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The ambiguities of individualist versus collectivist interpretations in the early reception of Debussy and their contexts
Stockholm University, Faculty of Humanities, Department of Musicology and Performance Studies, Musicology.
2014 (English)In: Utopia, University of Helsinki, Finland, 29-31 August 2014: Utopia: The fourth bi-annual conference of the european network for avant-garde and Modernism studies, 2014Conference paper, Abstract (Refereed)
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Musicology Humanities
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URN: urn:nbn:se:su:diva-114862OAI: diva2:794633
Utopia, University of Helsinki, Finland, 29-31 August 2014

The ambiguities of individualist versus collectivist interpretations in the early reception of Debussy and their contexts

The French musical life around 1900 was dominated by collectivist conceptions of the (ideal) role of music, with rather well explicated aims and poetics, and heated debates. One of the main parties was the Academic, a form of extremely centralized education of citizens, according to which artistic technique was treated as a discipline, and a dogmatic rule poetics based on authority was the central tenet. In the late 19th and the early 20th century, it was on the defensive, though perhaps less than in other arts is this to be ascribed to an offensive of artistic individualism. In music, the main opponent of the Academy was a current (“the Franck School”) exposing historical idealism, invoking Catholicism and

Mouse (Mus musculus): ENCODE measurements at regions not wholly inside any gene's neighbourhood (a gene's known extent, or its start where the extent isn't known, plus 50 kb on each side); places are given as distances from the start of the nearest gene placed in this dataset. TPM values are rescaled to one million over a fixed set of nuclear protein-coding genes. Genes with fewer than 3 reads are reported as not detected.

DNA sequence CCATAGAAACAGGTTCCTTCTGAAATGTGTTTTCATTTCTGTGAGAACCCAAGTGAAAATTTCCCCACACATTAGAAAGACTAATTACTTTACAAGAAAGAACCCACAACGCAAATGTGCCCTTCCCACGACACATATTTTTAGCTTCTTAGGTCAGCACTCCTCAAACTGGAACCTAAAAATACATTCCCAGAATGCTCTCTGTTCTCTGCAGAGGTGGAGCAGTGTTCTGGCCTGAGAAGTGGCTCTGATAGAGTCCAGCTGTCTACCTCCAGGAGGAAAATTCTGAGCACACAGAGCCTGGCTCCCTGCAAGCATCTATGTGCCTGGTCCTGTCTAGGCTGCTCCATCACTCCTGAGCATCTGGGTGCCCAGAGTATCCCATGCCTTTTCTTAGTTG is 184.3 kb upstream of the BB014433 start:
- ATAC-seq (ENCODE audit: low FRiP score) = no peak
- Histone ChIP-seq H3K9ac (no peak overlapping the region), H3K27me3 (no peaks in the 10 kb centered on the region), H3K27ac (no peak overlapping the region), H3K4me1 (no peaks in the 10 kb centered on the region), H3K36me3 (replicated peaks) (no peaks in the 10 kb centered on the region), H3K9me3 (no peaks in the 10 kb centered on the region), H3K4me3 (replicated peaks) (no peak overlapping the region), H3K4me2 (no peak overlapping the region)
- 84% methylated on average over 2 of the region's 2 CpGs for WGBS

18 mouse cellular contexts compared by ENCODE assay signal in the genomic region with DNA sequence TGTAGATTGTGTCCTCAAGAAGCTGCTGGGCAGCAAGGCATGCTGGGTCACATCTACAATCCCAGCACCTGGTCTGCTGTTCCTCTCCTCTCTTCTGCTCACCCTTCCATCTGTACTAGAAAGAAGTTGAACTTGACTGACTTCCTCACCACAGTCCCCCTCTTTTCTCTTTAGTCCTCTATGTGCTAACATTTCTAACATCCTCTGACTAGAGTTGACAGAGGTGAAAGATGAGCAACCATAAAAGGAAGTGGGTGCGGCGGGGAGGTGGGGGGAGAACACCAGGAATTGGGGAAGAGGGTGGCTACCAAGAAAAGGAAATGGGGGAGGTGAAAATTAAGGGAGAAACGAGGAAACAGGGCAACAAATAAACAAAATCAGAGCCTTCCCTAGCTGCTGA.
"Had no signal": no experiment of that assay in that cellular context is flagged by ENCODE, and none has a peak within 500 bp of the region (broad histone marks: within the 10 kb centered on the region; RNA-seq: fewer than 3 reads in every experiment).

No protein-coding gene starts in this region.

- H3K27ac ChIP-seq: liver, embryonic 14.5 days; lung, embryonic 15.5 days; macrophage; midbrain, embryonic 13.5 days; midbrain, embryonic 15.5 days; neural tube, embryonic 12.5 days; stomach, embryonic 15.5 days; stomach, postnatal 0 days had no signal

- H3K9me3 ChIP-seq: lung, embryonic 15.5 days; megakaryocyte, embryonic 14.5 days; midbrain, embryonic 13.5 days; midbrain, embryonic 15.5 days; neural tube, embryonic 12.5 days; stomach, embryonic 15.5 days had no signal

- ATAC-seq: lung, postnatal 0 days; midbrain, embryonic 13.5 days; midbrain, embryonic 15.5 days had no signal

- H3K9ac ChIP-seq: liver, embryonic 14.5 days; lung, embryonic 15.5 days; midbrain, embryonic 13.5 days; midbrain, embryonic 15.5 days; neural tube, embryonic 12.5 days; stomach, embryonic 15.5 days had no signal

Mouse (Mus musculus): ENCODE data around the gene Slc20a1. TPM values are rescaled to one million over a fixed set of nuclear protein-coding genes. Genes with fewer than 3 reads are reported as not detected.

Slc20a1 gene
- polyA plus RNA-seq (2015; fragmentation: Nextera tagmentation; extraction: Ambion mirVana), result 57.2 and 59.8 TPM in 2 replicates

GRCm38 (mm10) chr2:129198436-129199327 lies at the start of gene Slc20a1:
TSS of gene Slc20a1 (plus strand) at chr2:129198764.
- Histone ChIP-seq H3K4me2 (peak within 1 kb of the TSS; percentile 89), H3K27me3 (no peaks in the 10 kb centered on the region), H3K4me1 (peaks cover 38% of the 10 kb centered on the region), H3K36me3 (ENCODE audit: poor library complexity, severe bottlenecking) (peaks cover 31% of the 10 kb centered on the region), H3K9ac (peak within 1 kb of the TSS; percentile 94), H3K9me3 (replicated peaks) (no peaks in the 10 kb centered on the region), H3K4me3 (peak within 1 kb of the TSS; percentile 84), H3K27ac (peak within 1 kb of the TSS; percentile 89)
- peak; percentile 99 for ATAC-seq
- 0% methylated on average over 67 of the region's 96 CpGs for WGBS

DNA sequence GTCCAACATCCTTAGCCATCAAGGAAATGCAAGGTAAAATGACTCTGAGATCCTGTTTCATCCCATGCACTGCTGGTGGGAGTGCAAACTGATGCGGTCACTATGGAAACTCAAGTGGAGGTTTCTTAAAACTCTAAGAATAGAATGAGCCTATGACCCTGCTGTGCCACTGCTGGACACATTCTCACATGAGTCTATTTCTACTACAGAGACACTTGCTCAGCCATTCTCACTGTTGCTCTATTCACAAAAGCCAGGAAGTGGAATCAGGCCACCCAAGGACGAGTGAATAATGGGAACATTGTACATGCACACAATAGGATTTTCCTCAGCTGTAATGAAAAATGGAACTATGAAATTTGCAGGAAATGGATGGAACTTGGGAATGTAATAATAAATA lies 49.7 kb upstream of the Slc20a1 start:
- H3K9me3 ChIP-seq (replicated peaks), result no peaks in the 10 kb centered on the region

Nationalism, often combined with paradigms of terroir, historically based studies (and Hegelian dialectics) supplanted rule poetics, but the conform adaption to a collective identity was left unchanged. Somewhat later, a musical modernism seemingly exposing a more marked individualism developed, whose main representative was Debussy.

The main characteristics of the transcendental individualism of Debussy were a lack of obvious systematic regularity in the work, as also the lack of an explicit systematic poetics. Thereby his œuvre early became the target for quite different interpretations.

Jacob Derkert

Department of musicology and performance studies, Stockholm university, Sweden 

Available from: 2015-03-12 Created: 2015-03-12 Last updated: 2015-03-12

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